With its $4.4 billion acquisition of Epsilon/Conversant, Publicis Groupe becomes a data controller – and that ups the regulatory ante under the General Data Protection Regulation and, likely, any other privacy legislation that comes down the pike.
Controllers, in GDPR parlance, determine how and why personal data is processed. Controllers are also required to establish a legal basis for the processing of data, which usually means being responsible for collecting and managing consent, if consent is what’s called for.
It’s the controller’s job to make sure that its data processor partners are doing a proper job under the law.
Being classified as a controller is a new look for Publicis, which before arguably had some level of plausible deniability as a processor in that it didn’t actually own any client data.
Publicis is “not used to that position, and I don’t know how much bandwidth Epsilon’s privacy team has to manage how their data is going to be used across the whole ecosystem,” said Fatemeh Khatibloo, a VP and principal analyst at Forrester.
And the heat is only set to get hotter not just in Europe, but in the United States and countries all over the world.
“The pendulum of consumer data privacy continues to trend toward more regulation, more oversight and more complexity,” said Mykolas Rambus, general manager of Equifax’s data-driven marketing business. “Any organization working with consumer data must be focused on the evolving regulatory landscape, not just to manage risk, but to fulfill data ethics obligations on behalf of consumers.”
But the data assets that Publicis is bringing on board with its mega acquisition – including pseudonymized identifiers for consumer IDs that connect to first-party transactional data – could be viewed as the opposite of a liability.
Keeping data close to home means Publicis has more direct oversight of it, said Jason Bier, who spent more than seven years as chief privacy officer at Conversant before joining digital consultancy The Engine Group as EVP and chief data and privacy officer in 2016.
“Large companies that are responsible for large brands often come to find that there’s a risk and some level of exposure in working with third parties,” Bier said. “But if they become responsible for those assets, they can do what’s necessary to protect the brands that use them.”
Even so, Publicis and all the other holding companies that have been acquiring data businesses as of late – IPG with Acxiom and Dentsu with Merkle – would do well to be cautious, said Johnny Ryan, chief policy and industry officer at Brave.
A smarter strategy might be for global agencies to “develop sophisticated ways to use clean, safe ‘non-personal’ data that is out of GDPR’s scope and exposes agencies and their clients to no shred of risk,” Ryan said. “Alternatively, they could start building relationships with prospective consumers to collect high-quality data of unimpeachable provenance – betting on the data collection business-as-usual is a bad bet.”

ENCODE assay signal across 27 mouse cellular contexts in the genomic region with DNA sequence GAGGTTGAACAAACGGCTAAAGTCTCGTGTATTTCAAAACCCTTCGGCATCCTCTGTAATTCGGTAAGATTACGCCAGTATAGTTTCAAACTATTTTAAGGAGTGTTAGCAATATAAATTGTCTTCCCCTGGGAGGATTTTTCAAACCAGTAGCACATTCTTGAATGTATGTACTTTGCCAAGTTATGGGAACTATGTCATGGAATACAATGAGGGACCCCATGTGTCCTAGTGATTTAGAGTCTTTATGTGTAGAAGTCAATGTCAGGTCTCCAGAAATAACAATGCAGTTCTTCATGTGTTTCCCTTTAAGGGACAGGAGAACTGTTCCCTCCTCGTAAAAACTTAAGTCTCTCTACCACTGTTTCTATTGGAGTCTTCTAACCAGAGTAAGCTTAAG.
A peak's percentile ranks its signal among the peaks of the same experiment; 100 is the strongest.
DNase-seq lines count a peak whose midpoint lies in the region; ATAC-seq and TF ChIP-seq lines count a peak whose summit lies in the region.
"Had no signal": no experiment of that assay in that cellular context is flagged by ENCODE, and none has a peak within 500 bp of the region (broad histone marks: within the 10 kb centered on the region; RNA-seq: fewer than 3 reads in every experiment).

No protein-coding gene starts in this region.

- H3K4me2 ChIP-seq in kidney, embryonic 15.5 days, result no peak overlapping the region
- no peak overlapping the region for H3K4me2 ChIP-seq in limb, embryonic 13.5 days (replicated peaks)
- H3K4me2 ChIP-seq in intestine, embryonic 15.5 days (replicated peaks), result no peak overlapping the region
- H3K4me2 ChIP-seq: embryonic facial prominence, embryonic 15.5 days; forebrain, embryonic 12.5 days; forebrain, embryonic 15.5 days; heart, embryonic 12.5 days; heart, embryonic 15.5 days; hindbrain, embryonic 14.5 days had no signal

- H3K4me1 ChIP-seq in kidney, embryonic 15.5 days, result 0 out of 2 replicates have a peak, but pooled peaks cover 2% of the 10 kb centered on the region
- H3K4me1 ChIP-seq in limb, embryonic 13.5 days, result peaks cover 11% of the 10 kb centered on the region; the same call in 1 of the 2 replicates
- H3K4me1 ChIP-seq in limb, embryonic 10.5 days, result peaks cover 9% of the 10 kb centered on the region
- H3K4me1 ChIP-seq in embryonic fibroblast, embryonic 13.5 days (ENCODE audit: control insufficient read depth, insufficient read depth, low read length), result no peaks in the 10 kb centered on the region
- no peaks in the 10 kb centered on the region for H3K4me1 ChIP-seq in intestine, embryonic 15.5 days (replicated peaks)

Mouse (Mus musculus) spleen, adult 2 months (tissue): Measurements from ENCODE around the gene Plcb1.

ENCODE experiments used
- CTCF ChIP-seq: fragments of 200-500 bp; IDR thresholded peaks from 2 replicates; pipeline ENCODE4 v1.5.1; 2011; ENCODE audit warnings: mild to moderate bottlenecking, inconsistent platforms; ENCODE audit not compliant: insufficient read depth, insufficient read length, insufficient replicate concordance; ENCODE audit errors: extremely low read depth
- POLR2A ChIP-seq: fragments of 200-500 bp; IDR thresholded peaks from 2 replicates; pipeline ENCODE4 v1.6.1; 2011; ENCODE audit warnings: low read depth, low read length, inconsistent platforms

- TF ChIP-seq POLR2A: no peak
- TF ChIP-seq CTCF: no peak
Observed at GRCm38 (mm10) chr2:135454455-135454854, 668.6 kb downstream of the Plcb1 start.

Conversant and Epsilon undergo rigorous annual independent audits conducted by PricewaterhouseCoopers to ensure the right processes are in place so that personally identifiable information (PII), of the online or the offline variety, never makes its way into a user profile.
But PII is an American term of art. Under GDPR, there’s a broader concept of personal data, which includes any information that can be used to identify a person, like location data or mobile device IDs.
Ryan pointed to a page on Conversant’s website, which claims that its solution “starts with recognizing millions of real people across all their devices and browsers, and assigning each of them a unique, privacy-protected Core ID.”
“One would have to be very confident about the provenance of these data to feel any degree of comfort about this acquisition,” Ryan said.
But Publicis’ Epsilon acquisition doesn’t immediately open itself up to a higher degree of GDPR-related scrutiny, said Wolfie Christl, a data privacy expert and founder of Cracked Labs, a nonprofit think tank based in Vienna. Publicis isn’t a total noob. It already owns “highly exposed data businesses,” such as Sapient and RUN, Christl said.
“It depends on how they integrate Epsilon’s US business and how they will expand it to Europe, if they expand it to Europe,” he said. “But the Epsilon acquisition may draw attention to the public debate – it’s known as a data broker, it manages loads of personal information and it once provided data to Facebook.”
Conversant declined to comment for this story.